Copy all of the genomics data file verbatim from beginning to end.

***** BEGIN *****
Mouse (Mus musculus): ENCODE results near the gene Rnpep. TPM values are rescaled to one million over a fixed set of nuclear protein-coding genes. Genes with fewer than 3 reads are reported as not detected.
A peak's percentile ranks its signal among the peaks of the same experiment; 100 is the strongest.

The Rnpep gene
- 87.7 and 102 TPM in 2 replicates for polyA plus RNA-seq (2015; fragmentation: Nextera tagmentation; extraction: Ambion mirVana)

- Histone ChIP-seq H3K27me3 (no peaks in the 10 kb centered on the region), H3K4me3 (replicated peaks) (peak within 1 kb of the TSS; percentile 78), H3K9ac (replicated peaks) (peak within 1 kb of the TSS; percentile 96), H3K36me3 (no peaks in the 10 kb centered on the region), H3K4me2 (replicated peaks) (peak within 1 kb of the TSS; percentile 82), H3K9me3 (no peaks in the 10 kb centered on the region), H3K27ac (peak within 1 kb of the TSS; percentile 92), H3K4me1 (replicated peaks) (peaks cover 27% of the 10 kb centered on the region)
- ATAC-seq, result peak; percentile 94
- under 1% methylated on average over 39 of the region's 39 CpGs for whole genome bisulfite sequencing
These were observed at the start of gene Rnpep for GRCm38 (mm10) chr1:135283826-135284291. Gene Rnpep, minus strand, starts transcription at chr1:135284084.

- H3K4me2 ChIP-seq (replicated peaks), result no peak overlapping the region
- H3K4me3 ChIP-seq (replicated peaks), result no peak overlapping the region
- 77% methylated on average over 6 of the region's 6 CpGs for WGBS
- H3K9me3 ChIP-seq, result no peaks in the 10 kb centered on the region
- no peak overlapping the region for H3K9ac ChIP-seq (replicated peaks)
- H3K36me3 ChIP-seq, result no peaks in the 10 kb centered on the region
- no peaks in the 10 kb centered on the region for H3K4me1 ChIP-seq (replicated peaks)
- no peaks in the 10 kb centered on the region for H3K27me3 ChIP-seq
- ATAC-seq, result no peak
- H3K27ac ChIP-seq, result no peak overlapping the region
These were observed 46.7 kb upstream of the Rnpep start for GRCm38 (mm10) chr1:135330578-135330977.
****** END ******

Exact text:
Mouse (Mus musculus): ENCODE results near the gene Rnpep. TPM values are rescaled to one million over a fixed set of nuclear protein-coding genes. Genes with fewer than 3 reads are reported as not detected.
A peak's percentile ranks its signal among the peaks of the same experiment; 100 is the strongest.

The Rnpep gene
- 87.7 and 102 TPM in 2 replicates for polyA plus RNA-seq (2015; fragmentation: Nextera tagmentation; extraction: Ambion mirVana)

- Histone ChIP-seq H3K27me3 (no peaks in the 10 kb centered on the region), H3K4me3 (replicated peaks) (peak within 1 kb of the TSS; percentile 78), H3K9ac (replicated peaks) (peak within 1 kb of the TSS; percentile 96), H3K36me3 (no peaks in the 10 kb centered on the region), H3K4me2 (replicated peaks) (peak within 1 kb of the TSS; percentile 82), H3K9me3 (no peaks in the 10 kb centered on the region), H3K27ac (peak within 1 kb of the TSS; percentile 92), H3K4me1 (replicated peaks) (peaks cover 27% of the 10 kb centered on the region)
- ATAC-seq, result peak; percentile 94
- under 1% methylated on average over 39 of the region's 39 CpGs for whole genome bisulfite sequencing
These were observed at the start of gene Rnpep for GRCm38 (mm10) chr1:135283826-135284291. Gene Rnpep, minus strand, starts transcription at chr1:135284084.

- H3K4me2 ChIP-seq (replicated peaks), result no peak overlapping the region
- H3K4me3 ChIP-seq (replicated peaks), result no peak overlapping the region
- 77% methylated on average over 6 of the region's 6 CpGs for WGBS
- H3K9me3 ChIP-seq, result no peaks in the 10 kb centered on the region
- no peak overlapping the region for H3K9ac ChIP-seq (replicated peaks)
- H3K36me3 ChIP-seq, result no peaks in the 10 kb centered on the region
- no peaks in the 10 kb centered on the region for H3K4me1 ChIP-seq (replicated peaks)
- no peaks in the 10 kb centered on the region for H3K27me3 ChIP-seq
- ATAC-seq, result no peak
- H3K27ac ChIP-seq, result no peak overlapping the region
These were observed 46.7 kb upstream of the Rnpep start for GRCm38 (mm10) chr1:135330578-135330977.